Innovations in Surgical Oncology: What Nurses Need to Know
Robotic surgery represents the most significant advancement to date in minimally invasive surgery, Lisa Parks, MS, APRN-CP, ANP-BC, of James Cancer Hospital and Solove Research Institute at the Ohio State University Wexner Medical Center in Columbus, said during a session on Thursday, April 11, 2019, at the ONS 44th Annual Congress in Anaheim, CA.
Advantages of robotic surgery include providing greater visualization with magnification and the ability to manipulate in close areas, Parks said. Compared with laparoscopic surgery, patients undergoing robotic surgery have shorter lengths of stay. However, robotic surgery does not reduce operating room time and surgeons have a learning curve to performing it.
Parks’ presentation addressed several nursing implications of robotic surgery.
- Because of the shorter length of stay, patients and their families need extensive preoperative teaching regarding postoperative recovery, as well as stress and anxiety management.
- Pain management will be multimodal, using intrathecal morphine or an epidural in combination with scheduled acetaminophen (650 mg) and ibuprofen (600 mg) every six hours. Oxycodone 5 mg should be used minimally as needed.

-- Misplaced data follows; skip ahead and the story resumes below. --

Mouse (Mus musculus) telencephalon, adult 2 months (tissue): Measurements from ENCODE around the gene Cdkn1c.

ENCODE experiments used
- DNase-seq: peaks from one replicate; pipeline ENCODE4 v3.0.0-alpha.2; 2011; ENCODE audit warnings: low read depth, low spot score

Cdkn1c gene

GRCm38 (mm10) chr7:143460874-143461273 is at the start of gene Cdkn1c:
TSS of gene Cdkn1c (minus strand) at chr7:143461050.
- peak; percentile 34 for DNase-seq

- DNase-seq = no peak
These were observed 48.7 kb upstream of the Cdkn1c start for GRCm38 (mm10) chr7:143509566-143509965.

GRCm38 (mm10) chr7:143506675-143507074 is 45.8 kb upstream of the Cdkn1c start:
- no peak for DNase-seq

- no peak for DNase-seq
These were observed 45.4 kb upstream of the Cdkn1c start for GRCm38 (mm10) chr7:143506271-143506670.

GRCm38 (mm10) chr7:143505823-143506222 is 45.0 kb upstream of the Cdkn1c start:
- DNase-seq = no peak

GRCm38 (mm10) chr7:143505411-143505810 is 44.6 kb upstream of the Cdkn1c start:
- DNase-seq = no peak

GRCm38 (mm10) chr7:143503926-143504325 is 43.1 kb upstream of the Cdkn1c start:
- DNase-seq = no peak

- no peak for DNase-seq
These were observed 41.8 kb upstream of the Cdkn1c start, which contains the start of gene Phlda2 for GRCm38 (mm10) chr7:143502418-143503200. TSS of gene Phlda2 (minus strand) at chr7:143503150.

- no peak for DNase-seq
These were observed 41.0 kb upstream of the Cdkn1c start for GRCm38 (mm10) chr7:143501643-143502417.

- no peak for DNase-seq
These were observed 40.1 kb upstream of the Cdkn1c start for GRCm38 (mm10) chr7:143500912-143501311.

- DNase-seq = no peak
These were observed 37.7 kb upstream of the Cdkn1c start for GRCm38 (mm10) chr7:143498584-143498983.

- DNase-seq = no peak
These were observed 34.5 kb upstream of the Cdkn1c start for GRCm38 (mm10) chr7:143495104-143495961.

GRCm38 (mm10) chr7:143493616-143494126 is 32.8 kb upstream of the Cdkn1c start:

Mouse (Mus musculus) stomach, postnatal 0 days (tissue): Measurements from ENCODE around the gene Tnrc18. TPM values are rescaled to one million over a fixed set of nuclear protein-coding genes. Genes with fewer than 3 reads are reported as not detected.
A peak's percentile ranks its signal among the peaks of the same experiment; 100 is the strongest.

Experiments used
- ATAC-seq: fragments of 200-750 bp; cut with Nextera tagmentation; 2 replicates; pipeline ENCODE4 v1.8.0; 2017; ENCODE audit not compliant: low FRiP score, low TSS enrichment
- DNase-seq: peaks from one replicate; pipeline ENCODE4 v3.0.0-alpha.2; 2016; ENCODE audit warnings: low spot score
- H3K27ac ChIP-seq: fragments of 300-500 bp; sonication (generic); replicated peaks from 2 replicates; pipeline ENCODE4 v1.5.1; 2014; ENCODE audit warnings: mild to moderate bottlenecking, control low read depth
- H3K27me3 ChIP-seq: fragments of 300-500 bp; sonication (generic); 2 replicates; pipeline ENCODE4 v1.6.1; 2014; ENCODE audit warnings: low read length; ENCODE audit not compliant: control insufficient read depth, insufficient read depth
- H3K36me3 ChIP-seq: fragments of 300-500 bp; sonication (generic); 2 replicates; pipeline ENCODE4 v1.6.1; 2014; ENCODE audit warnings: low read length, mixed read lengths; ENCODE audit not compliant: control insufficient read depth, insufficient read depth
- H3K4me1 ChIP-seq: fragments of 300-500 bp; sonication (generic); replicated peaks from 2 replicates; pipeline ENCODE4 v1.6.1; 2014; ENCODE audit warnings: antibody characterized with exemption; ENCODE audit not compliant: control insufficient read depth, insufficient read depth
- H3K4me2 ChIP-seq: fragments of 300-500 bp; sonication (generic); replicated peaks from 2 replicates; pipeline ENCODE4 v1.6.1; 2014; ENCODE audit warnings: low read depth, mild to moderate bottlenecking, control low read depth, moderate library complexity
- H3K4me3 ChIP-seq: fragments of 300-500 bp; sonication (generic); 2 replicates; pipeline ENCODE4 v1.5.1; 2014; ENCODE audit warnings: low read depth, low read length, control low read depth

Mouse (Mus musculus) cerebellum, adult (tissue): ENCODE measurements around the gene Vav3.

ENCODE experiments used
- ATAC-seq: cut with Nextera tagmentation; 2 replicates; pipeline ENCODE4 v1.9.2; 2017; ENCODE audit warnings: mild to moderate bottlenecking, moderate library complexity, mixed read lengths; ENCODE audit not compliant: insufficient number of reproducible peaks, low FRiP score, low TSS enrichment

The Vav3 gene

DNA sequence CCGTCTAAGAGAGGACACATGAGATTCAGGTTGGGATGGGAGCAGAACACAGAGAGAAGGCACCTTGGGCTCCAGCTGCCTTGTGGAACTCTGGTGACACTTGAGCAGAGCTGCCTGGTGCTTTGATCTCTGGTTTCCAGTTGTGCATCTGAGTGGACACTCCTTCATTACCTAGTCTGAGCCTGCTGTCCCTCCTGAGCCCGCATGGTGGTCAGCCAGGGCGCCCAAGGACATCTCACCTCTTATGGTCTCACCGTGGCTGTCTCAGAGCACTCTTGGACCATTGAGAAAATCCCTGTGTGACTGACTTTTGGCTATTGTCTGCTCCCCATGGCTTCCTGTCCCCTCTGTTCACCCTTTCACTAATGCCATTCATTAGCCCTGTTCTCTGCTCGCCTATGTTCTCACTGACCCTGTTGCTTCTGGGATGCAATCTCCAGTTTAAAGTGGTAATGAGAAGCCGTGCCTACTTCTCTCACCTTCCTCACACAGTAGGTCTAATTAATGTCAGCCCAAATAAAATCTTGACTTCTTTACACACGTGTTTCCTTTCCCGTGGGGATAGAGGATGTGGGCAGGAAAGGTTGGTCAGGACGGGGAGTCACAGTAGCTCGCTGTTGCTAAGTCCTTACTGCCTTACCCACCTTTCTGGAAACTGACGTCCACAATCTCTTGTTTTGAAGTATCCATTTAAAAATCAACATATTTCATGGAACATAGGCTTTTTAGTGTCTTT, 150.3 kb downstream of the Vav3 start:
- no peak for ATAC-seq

- Early ambulation is recommended, in consultation with physical and occupational therapy.
- Patients should start clear liquids postoperative day 0 or 1 based on prealbumin levels. Oral supplements may be added.
Enhanced recovery after surgery (ERAS) protocols are multidisciplinary standardized plans of care protocol that use evidence-based interventions throughout the perioperative process, with the goals of improving the quality of patient care and accelerating recovery. Education during the preoperative phase is key to successful implementation of ERAS protocols.
Other features of an ERAS protocol include prehabilitation, perioperative glucose management, use of early ambulation and early return to diet, and preoperative use of carbohydrate loading.
Hyperthermic intraperitoneal chemotherapy (HIPEC) is used to eradicate micrometastatic disease by bathing the peritoneal cavity with chemotherapy. Heat increases the chemotherapy’s cytotoxicity, improves its penetration by increasing membrane permeability and improving membrane transport, and causes greater damage to malignant cells than to normal cells. Patients must undergo cytoreduction surgery (CRS) before receiving HIPEC.
Cancers treated with CRS and HIPEC include colorectal cancer, epithelial ovarian cancer, and synchronous peritoneal and liver metastasis. Common complications of HIPEC include anastomotic leaks and intestinal perforations.
Parks advised that nurses caring for patients receiving HIPEC should order oral supplements with meals and at bedtime as soon as the patient can take oral fluids and should educate patients to continue oral supplements after discharge throughout recovery period. Patients should be followed with serial computed tomography scans every six months for three years, then annually for two years. Patients with CEA, CA-125, or CA-19-9 markers should be followed every three months for the first three years and then annually for the next two years.